FFE Magazine

How Filipinos celebrate New Year

There are many ways to get to know a culture. In the Philippines, many superstitions, customaries, and folk beliefs are associated with New Year’s Eve and New Year.

 

Much of these customaries have resulted from pre-colonial folk beliefs and Chinese influences that have been passed from generation to generation. The Chinese have long been trading in the Philippines even before the Spaniards arrived so it is no wonder that their own beliefs and traditions have been embedded in Filipino culture.

 

Although these can be considered superstitions only, many Filipinos to this day practice them as a way to give respect to old customs and as a way to ensure a prosperous new year ahead.

 

This coming 2014, do not be surprised to see your Filipino friends participating in these unique customs. Better yet, why not join them!

 

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Eat pancit. Filipinos often serve and eat pancit (long noodles) during New Year’s Eve and New Year. They believe that eating long noodles guarantee a long life head. Though this custom originally came from the Chinese, many Filipinos have reinvented the tradition and replaced pancit with western alternatives such as spaghetti and other kinds of long noodle or pasta.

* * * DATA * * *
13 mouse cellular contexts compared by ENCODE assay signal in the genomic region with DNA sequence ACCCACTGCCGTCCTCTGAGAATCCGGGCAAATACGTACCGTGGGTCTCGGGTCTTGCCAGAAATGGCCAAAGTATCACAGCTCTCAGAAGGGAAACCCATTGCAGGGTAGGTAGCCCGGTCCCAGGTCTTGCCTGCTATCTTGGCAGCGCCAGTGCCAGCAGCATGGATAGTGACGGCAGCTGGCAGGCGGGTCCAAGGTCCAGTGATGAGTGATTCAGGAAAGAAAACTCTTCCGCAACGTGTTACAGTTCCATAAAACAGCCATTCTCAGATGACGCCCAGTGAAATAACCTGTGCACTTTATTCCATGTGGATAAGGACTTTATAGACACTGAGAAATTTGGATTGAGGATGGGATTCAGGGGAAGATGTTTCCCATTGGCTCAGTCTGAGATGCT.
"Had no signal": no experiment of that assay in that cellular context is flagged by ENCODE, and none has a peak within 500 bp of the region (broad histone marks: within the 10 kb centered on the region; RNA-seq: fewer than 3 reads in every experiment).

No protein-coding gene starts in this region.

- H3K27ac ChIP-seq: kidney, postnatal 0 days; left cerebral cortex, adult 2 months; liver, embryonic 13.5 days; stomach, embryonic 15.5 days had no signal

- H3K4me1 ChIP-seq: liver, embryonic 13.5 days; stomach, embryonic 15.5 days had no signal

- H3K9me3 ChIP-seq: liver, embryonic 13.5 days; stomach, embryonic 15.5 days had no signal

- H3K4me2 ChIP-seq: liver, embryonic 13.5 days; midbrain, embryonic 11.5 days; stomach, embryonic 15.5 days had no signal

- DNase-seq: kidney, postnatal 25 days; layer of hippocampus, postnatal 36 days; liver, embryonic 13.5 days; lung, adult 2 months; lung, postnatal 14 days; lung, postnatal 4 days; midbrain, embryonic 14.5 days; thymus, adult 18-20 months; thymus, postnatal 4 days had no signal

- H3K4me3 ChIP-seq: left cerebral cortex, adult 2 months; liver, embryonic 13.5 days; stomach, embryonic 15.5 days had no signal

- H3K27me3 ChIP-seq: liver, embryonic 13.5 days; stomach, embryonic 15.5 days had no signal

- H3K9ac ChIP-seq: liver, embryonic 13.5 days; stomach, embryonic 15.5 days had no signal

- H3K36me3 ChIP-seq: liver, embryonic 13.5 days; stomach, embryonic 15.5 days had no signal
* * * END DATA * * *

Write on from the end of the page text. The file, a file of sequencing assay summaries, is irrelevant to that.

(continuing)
Jumping twelve times. To increase their height, children are often advised by the elderly to jump twelve times at midnight before New Year’s day. Each jump symbolizes growing an inch or a centimeter taller every month.

 

Leaving all the windows, doors, furniture and even wallets open during New Year’s Eve. In doing so, good fortune is believed to enter and make them wealthy in the coming year.

 

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Wearing polka dots. Wearing anything round signifies prosperity.

 

Banging pots and pans. Making loud noises is a good way to scare evil spirits away. This is why Filipinos like to bang their pans, honk their cars, light up firecrackers, play loud music, and sing karaoke publicly.

 

Eating puto (rice cakes). Eating delicacies made from sticky rice is believed to make good fortune stick as well.

 

Not cleaning anything! Cleaning may sweep away the good fortune arriving on New Year’s day.

 

Opening all the lights inside the house, to ward off evil spirits.

 

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Preparing twelve round fruits on the table. Each fruit will represent a month in the coming year. Roundness means monetary prosperity while the fruits mean abundance.

 

Do not buy anything on 1 January at all. How you use your money on the first day of the year will predict your general money management throughout the year. Not spending will mean you will be able to save more money and prosper. So be frugal!

 

Because of the changing times, many people forget or do not follow these customs anymore. Most find it a waste of time since good fortune does not always happen. Yet for many Filipinos who follow the traditions, they see nothing wrong about wearing polka dot dresses or even eating long noodles. After all, they are just opening themselves to the possibilities of receiving additional luck and good fortune.

 

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